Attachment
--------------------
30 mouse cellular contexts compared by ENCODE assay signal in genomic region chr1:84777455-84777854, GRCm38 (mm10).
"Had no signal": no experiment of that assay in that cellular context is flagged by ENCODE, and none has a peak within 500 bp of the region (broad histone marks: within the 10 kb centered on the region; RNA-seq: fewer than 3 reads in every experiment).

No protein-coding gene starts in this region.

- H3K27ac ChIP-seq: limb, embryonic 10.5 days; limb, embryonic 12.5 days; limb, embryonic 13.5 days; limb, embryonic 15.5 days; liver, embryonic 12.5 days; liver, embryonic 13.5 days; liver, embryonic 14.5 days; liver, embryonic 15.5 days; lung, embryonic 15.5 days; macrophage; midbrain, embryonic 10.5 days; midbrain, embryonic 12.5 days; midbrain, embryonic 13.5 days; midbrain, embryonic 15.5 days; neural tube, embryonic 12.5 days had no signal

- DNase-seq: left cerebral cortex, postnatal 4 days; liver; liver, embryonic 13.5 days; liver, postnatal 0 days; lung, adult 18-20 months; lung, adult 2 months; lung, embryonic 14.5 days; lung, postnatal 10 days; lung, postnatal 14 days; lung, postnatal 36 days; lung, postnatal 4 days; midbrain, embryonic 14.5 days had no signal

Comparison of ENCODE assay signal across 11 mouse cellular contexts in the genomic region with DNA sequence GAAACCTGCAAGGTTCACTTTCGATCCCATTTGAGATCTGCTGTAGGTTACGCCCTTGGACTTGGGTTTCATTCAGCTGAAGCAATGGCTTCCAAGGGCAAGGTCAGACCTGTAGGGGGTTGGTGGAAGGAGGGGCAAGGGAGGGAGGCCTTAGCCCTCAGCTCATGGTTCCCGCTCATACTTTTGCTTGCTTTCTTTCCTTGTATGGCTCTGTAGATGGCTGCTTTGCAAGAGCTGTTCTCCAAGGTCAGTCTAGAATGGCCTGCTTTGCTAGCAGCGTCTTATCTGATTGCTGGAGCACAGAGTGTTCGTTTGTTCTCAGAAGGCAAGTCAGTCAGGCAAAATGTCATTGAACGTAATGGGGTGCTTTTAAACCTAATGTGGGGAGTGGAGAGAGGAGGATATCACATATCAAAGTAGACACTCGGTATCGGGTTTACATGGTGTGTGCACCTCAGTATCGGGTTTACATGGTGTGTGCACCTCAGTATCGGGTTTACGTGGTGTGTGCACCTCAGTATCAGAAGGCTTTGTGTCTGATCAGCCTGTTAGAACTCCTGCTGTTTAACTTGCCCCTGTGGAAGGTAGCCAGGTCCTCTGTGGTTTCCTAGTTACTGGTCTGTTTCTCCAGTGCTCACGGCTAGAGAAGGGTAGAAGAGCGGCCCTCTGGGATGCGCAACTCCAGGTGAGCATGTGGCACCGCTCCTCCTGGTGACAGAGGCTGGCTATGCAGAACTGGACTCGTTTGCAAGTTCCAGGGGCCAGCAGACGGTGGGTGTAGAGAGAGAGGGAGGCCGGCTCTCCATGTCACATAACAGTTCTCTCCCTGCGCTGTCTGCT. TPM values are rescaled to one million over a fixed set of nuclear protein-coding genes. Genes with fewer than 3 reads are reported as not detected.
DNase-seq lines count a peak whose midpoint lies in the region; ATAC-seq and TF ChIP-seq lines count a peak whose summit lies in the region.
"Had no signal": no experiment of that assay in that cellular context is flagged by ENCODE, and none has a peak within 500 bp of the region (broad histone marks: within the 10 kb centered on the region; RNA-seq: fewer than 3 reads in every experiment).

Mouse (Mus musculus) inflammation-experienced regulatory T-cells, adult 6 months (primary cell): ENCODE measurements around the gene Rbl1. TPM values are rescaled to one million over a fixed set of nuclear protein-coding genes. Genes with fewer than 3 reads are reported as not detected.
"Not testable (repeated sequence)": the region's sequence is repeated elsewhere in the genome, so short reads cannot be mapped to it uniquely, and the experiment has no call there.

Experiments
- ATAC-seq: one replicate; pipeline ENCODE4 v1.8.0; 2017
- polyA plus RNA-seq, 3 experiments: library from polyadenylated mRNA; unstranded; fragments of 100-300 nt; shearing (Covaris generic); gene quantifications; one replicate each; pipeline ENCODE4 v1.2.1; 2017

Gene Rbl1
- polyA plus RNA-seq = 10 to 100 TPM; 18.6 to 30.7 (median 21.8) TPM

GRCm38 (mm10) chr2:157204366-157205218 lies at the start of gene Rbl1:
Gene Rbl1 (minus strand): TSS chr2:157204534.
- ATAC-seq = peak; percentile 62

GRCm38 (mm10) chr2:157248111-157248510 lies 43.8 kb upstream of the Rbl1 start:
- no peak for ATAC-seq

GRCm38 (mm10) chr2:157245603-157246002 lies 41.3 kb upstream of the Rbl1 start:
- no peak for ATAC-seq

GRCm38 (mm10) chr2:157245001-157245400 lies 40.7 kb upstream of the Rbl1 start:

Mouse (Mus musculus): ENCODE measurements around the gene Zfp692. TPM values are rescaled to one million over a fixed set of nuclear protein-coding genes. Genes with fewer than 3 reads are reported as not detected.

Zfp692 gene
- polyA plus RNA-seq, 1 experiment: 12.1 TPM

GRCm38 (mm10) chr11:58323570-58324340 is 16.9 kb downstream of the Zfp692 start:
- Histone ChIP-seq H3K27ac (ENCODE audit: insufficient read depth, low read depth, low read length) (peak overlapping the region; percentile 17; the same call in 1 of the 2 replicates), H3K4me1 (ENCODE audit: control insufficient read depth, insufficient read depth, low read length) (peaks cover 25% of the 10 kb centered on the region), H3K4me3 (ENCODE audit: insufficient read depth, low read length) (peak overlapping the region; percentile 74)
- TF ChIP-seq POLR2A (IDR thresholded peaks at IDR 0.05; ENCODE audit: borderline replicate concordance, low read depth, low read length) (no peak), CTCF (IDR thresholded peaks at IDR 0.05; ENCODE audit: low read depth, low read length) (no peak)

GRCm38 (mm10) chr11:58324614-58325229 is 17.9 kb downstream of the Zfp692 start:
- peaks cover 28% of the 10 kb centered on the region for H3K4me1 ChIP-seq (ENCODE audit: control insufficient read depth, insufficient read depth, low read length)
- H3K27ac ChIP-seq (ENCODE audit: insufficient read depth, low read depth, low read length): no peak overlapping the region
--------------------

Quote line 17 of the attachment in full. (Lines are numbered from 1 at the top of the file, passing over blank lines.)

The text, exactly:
Gene Rbl1 (minus strand): TSS chr2:157204534.